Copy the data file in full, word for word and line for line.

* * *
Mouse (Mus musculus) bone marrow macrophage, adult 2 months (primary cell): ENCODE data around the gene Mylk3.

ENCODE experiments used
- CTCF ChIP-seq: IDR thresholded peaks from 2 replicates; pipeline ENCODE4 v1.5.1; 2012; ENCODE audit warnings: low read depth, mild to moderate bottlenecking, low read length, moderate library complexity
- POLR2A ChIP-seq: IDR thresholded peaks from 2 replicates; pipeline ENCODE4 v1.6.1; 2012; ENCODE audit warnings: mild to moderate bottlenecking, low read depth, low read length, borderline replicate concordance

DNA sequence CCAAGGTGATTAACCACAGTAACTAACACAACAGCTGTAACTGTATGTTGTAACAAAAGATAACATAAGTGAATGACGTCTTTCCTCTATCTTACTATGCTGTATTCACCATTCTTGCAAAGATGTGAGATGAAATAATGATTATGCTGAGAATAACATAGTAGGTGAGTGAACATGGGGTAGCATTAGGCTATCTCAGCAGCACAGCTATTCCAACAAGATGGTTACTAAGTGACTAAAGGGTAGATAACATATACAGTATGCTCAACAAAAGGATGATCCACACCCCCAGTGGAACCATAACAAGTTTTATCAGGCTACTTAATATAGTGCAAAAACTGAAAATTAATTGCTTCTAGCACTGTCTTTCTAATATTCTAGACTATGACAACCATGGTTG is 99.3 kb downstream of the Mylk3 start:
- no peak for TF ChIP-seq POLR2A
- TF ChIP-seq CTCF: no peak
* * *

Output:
Mouse (Mus musculus) bone marrow macrophage, adult 2 months (primary cell): ENCODE data around the gene Mylk3.

ENCODE experiments used
- CTCF ChIP-seq: IDR thresholded peaks from 2 replicates; pipeline ENCODE4 v1.5.1; 2012; ENCODE audit warnings: low read depth, mild to moderate bottlenecking, low read length, moderate library complexity
- POLR2A ChIP-seq: IDR thresholded peaks from 2 replicates; pipeline ENCODE4 v1.6.1; 2012; ENCODE audit warnings: mild to moderate bottlenecking, low read depth, low read length, borderline replicate concordance

DNA sequence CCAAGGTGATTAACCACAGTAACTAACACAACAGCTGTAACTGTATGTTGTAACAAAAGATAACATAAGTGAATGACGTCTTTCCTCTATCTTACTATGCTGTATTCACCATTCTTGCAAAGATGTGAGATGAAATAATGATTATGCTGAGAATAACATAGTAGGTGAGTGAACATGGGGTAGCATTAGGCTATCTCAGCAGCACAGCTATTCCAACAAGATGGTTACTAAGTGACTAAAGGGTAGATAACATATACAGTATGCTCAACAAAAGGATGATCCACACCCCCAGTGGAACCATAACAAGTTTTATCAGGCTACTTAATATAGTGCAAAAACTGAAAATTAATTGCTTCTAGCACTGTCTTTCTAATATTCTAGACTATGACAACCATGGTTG is 99.3 kb downstream of the Mylk3 start:
- no peak for TF ChIP-seq POLR2A
- TF ChIP-seq CTCF: no peak